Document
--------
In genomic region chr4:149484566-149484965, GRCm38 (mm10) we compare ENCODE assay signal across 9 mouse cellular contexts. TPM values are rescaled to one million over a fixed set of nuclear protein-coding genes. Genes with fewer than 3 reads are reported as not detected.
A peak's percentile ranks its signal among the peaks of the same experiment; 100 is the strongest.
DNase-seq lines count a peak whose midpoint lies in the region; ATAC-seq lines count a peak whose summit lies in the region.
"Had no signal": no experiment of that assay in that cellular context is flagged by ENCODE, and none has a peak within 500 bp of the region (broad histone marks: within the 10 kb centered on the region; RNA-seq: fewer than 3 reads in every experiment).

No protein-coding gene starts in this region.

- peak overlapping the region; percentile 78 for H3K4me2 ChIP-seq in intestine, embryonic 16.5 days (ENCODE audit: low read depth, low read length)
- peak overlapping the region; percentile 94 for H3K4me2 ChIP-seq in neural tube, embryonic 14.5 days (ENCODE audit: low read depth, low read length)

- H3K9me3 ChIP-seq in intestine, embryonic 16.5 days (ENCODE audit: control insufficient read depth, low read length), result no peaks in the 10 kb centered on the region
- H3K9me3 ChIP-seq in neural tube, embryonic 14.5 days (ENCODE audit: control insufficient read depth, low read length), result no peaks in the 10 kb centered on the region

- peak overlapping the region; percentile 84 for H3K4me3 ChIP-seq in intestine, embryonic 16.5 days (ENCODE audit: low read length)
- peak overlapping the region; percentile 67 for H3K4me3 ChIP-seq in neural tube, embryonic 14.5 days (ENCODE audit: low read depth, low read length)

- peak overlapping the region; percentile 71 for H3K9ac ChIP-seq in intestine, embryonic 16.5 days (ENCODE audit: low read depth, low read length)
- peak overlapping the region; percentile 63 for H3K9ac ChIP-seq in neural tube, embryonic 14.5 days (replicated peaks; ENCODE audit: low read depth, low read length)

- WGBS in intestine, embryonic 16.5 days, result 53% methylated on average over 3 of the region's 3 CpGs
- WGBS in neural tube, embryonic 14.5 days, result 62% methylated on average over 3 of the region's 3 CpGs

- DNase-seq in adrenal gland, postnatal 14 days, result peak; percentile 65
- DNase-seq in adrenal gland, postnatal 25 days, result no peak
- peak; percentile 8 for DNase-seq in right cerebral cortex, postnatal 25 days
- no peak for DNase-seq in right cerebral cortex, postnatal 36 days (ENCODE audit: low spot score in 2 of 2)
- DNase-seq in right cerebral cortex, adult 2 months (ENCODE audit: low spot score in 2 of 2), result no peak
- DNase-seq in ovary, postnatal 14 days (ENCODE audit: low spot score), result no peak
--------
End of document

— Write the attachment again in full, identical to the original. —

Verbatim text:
In genomic region chr4:149484566-149484965, GRCm38 (mm10) we compare ENCODE assay signal across 9 mouse cellular contexts. TPM values are rescaled to one million over a fixed set of nuclear protein-coding genes. Genes with fewer than 3 reads are reported as not detected.
A peak's percentile ranks its signal among the peaks of the same experiment; 100 is the strongest.
DNase-seq lines count a peak whose midpoint lies in the region; ATAC-seq lines count a peak whose summit lies in the region.
"Had no signal": no experiment of that assay in that cellular context is flagged by ENCODE, and none has a peak within 500 bp of the region (broad histone marks: within the 10 kb centered on the region; RNA-seq: fewer than 3 reads in every experiment).

No protein-coding gene starts in this region.

- peak overlapping the region; percentile 78 for H3K4me2 ChIP-seq in intestine, embryonic 16.5 days (ENCODE audit: low read depth, low read length)
- peak overlapping the region; percentile 94 for H3K4me2 ChIP-seq in neural tube, embryonic 14.5 days (ENCODE audit: low read depth, low read length)

- H3K9me3 ChIP-seq in intestine, embryonic 16.5 days (ENCODE audit: control insufficient read depth, low read length), result no peaks in the 10 kb centered on the region
- H3K9me3 ChIP-seq in neural tube, embryonic 14.5 days (ENCODE audit: control insufficient read depth, low read length), result no peaks in the 10 kb centered on the region

- peak overlapping the region; percentile 84 for H3K4me3 ChIP-seq in intestine, embryonic 16.5 days (ENCODE audit: low read length)
- peak overlapping the region; percentile 67 for H3K4me3 ChIP-seq in neural tube, embryonic 14.5 days (ENCODE audit: low read depth, low read length)

- peak overlapping the region; percentile 71 for H3K9ac ChIP-seq in intestine, embryonic 16.5 days (ENCODE audit: low read depth, low read length)
- peak overlapping the region; percentile 63 for H3K9ac ChIP-seq in neural tube, embryonic 14.5 days (replicated peaks; ENCODE audit: low read depth, low read length)

- WGBS in intestine, embryonic 16.5 days, result 53% methylated on average over 3 of the region's 3 CpGs
- WGBS in neural tube, embryonic 14.5 days, result 62% methylated on average over 3 of the region's 3 CpGs

- DNase-seq in adrenal gland, postnatal 14 days, result peak; percentile 65
- DNase-seq in adrenal gland, postnatal 25 days, result no peak
- peak; percentile 8 for DNase-seq in right cerebral cortex, postnatal 25 days
- no peak for DNase-seq in right cerebral cortex, postnatal 36 days (ENCODE audit: low spot score in 2 of 2)
- DNase-seq in right cerebral cortex, adult 2 months (ENCODE audit: low spot score in 2 of 2), result no peak
- DNase-seq in ovary, postnatal 14 days (ENCODE audit: low spot score), result no peak